A reporter for the Davis Vanguard, a California-based nonprofit news organization, was pushed several times by Portland Police Bureau officers while covering protests in Portland, Oregon, on Aug. 25, 2020.
Roman Mendoza was documenting one of the many nightly protests held in downtown Portland in response to police violence and in support of the Black Lives Matter movement following the killing of George Floyd, a Black man, in Minneapolis on May 25. The U.S. Press Freedom Tracker is documenting assaults, arrests and other incidents involving journalists covering protests across the country.
Law enforcement officers in Portland have targeted journalists since the outbreak of the demonstrations, according to a class-action lawsuit filed in June by the American Civil Liberties Union Foundation of Oregon. The ACLU suit led to a temporary restraining order, and later a preliminary injunction, barring the Portland Police Bureau from harming or impeding journalists.
Mendoza told the Tracker protesters had gathered that night at a different park than usual, with plans to march to the Mark O. Hatfield U.S. Courthouse, which had emerged as a nightly flashpoint between protesters and federal agents in July. The protesters instead marched toward City Hall.
“I ended up behind the protest march, and I noticed that there were some police officers on a riot van that were making their way down the street behind the protesters,” Mendoza said. “I was just recording them, so I positioned myself on the sidewalk facing the street and I was just recording the officers as they were going by.”
One of the officers noticed Mendoza, came up to him and told him to move. Mendoza said he repeatedly identified himself as a journalist.
“I tell him I’m press and I’m just reporting. And he starts pushing me,” Mendoza said. “I keep telling him, ‘I’m press, I’m reporting, do you need to see my credentials? I’ll pull them out for you, whatever you need to see.’”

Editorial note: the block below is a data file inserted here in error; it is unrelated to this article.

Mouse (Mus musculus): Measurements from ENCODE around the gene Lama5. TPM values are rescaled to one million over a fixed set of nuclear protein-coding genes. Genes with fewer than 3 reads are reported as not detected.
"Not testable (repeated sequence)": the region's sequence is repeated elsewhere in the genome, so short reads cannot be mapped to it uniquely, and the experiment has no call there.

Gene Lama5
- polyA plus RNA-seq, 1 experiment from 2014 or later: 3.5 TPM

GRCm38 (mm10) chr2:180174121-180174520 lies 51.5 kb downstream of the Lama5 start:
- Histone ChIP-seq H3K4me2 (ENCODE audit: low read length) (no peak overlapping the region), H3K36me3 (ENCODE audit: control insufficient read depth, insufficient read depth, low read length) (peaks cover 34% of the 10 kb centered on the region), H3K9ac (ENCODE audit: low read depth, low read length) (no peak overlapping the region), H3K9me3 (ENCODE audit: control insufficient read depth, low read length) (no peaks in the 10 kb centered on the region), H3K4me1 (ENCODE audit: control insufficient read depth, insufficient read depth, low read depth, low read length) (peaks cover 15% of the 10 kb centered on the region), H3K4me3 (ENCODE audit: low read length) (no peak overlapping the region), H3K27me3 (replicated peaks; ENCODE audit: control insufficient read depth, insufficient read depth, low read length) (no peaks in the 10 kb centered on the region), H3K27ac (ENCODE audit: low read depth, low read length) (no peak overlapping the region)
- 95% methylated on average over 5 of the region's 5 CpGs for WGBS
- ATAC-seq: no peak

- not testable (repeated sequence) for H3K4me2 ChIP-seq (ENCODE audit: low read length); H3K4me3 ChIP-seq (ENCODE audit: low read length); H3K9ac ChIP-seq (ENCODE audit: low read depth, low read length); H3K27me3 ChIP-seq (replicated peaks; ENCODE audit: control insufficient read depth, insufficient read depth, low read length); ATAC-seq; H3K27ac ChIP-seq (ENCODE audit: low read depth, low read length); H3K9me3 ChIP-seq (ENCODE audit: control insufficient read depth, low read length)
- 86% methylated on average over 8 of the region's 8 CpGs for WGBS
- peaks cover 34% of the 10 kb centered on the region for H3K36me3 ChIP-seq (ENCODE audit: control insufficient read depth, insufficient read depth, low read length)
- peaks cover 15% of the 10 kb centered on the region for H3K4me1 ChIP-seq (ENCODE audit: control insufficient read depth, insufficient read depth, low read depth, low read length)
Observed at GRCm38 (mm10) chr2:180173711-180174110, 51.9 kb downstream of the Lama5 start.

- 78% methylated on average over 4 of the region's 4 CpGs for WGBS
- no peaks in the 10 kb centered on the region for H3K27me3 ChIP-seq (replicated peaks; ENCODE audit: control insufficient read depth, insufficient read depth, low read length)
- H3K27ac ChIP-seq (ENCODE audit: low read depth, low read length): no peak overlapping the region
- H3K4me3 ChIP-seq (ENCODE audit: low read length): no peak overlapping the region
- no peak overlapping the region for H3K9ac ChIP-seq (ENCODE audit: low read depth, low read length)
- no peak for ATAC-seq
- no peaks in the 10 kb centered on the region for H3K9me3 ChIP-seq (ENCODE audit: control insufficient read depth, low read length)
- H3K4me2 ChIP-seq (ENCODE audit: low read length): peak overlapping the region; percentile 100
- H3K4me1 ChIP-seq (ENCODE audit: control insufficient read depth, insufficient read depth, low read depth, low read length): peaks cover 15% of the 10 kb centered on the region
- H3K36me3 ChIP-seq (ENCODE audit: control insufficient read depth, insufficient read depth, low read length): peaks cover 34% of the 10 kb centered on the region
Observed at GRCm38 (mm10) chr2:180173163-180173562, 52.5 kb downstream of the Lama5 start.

Mendoza said the officer pushed him half a block toward the end of the street before a group of protesters noticed what the officer was doing and started heckling him. When the officer turned his attention to the protesters, Mendoza said he made his way back to his original position, where the rest of the officers were staging.
Mendoza asked the other officers to identify the one who had pushed him, but the officers ignored him.
“As I was asking them to identify themselves, a sheriff who was with them pointed his pepper spray at me,” Mendoza said. “He didn’t deploy it, but it was clear that he was threatening me.”
Mendoza said he backed up a bit from the officers, and soon after they got back on the riot van and drove away.
Later that night, Mendoza said he was filming as officers arrested an individual. Police directed the members of the press who were present at the scene to move across the street and film from there. Mendoza said he didn’t comply with the officer’s direction, believing he was far enough away to not interfere with the officers’ actions.
“After a couple of minutes, they approached me and specifically moved me off the street, saying I couldn’t record there,” Mendoza said. “They grabbed me by my arm and just moved me across the street.”
Mendoza said he also asked that officer for his badge number but received no response.
The PPB declined to comment when emailed about this incident.